More lurid allegations at the yellower end of the media spectrum, about a past as a skinhead and a penchant for getting drunk while dressed in a Nazi uniform, should probably be taken with a grain of salt. But the allegations of “buying” a position, combined with the fact that Medvedev found it difficult to find someone to fire who had not already lost his job for incompetence, point to what Gennady Gudkov, the leader of the Just Russia party and deputy chairman of the State Duma security committee, called “systemic” failure.

“Firing Pronin was the right thing to do and we support that step,” said Gudkov. “But Pronin himself is not the problem. Although this case is an isolated incident ­ the guy went mad, maybe because of alcohol, and no one can be held responsible for that­the sad truth is that there are plenty of other examples of police beating, torturing and even shooting people. And that speaks of systemic errors.”

Nor is there any direct answer to the problem. Gudkov acknowledged that the dismissal of Pronin was a measure for public consumption, and that since his replacement will probably come from the police ranks anyway, it would do little to end the systemic rot.

The problems are well known. Low pay and poor social benefits give police an incentive to turn to corruption, and the tale of paying $5,000 for a promotion will surprise few. Asked whether the answer would be to simply fire everyone and recruit a brand new police force - a measure taken in Georgia in a bid to curb corruption in the traffic police ­ Gudkov was dismissive. “It wouldn’t make a difference. Whoever you recruit would turn into a prostitute anyway.” He suggested that increased parliamentary controls over the police, along with cuts and systemic reform might be the way to change the police from “this vast organization that is incredibly inefficient at fighting crime.”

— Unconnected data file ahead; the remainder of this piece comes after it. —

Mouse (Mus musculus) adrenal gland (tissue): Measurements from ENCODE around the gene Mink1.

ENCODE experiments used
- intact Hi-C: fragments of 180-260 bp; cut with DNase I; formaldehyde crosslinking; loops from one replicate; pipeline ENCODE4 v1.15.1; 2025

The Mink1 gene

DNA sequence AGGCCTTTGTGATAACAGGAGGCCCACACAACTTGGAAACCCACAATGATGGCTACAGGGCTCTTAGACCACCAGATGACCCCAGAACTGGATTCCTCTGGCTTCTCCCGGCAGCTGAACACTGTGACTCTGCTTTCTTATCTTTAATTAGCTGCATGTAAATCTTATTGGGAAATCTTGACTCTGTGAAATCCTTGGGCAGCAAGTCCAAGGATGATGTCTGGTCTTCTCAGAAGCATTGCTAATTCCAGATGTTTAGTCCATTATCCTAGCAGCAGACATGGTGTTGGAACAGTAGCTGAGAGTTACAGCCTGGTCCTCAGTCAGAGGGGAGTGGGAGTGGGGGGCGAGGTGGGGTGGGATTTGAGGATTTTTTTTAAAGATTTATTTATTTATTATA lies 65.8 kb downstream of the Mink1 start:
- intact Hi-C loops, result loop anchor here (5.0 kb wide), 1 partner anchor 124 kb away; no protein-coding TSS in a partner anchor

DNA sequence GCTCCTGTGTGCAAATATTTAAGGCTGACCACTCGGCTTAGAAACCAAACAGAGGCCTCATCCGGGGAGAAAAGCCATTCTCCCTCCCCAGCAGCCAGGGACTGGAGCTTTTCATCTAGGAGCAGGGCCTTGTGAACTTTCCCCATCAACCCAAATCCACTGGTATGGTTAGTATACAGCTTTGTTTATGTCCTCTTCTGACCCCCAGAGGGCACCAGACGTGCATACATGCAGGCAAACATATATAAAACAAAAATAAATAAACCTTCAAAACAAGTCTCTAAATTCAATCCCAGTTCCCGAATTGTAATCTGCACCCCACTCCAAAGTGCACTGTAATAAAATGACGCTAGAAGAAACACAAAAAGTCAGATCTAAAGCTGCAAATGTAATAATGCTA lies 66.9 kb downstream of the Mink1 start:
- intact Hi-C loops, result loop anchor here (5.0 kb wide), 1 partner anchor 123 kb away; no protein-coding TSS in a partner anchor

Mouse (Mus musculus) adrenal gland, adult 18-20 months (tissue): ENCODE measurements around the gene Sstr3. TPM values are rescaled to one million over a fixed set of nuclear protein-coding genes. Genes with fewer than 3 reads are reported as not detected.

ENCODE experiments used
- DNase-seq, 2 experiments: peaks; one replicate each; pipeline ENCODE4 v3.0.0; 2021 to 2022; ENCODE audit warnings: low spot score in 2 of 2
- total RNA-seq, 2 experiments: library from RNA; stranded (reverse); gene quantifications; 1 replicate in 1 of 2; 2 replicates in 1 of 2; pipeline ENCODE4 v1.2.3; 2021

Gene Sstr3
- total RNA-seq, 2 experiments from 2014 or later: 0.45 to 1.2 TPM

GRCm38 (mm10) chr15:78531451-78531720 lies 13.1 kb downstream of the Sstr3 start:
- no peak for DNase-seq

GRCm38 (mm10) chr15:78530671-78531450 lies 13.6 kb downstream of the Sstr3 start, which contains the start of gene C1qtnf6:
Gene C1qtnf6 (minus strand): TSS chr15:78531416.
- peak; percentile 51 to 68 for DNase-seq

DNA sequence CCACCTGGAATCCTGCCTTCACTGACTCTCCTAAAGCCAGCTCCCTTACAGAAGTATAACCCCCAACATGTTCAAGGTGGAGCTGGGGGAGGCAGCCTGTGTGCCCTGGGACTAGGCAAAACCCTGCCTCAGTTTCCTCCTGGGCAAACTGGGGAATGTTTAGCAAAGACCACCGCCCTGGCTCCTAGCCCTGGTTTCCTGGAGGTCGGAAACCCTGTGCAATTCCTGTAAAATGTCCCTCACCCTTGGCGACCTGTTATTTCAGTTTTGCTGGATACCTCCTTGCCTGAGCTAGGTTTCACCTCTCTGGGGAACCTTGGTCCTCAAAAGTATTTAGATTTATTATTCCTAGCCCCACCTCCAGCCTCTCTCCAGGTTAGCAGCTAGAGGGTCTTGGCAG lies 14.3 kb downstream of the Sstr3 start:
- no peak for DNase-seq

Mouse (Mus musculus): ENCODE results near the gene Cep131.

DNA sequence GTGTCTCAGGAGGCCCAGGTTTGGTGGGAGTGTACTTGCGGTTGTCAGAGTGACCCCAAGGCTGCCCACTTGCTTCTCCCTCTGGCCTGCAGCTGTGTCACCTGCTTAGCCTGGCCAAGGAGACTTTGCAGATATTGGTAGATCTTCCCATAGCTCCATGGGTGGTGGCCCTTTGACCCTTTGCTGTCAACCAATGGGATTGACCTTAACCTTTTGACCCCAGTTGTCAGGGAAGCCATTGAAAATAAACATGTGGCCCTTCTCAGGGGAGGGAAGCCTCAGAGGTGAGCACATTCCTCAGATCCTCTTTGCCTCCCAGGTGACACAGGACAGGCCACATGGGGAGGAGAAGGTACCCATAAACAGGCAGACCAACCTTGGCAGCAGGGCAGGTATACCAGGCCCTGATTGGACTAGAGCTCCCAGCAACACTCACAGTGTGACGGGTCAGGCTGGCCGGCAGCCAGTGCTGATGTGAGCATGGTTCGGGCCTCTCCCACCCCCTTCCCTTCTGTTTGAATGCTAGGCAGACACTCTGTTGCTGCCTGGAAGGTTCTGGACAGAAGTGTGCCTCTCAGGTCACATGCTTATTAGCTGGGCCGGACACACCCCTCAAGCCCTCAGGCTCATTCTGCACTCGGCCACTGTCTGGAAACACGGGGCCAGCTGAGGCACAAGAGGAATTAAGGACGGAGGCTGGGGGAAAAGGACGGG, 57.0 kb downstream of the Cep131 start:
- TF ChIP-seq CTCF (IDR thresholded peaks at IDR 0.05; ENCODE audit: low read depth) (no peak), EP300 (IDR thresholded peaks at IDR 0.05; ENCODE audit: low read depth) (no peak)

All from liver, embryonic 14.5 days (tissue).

Gudkov’s colleague on the security committee, Chairman Vladimir Vasilyev, apparently disagrees. “I am convinced that the attempt to blame what happened on the whole system would be a profound mistake,” he told the Interfax news agency, adding that the police had recently come under “a lot of pressure,” and constant criticism from the media (as if to suggest, the Izvestia daily wryly noted, that is “all journalists’ fault.”) But if the growing tide of bewilderment and anger surrounding the case is anything to go by, the public and the media will not be willing to settle for such excuses. And the firing of Pronin, who seemed more sympathetic to Yevsyukov than to the victims, suggests that president Medvedev may be in similar mood.